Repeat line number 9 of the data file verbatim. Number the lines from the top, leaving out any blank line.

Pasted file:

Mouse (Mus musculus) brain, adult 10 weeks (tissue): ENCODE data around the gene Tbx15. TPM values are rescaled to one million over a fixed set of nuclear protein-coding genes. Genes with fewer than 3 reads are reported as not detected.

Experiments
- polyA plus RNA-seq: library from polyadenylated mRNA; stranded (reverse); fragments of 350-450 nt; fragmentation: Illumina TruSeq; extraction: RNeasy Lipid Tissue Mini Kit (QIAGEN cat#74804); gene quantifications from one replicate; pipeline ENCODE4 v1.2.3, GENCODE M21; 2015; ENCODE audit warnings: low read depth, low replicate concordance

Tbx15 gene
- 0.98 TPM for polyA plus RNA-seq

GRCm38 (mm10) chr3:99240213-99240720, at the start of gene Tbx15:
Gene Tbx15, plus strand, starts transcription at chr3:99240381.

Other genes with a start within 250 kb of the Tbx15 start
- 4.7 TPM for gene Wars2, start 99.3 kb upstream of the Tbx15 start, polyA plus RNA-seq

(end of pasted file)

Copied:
- 4.7 TPM for gene Wars2, start 99.3 kb upstream of the Tbx15 start, polyA plus RNA-seq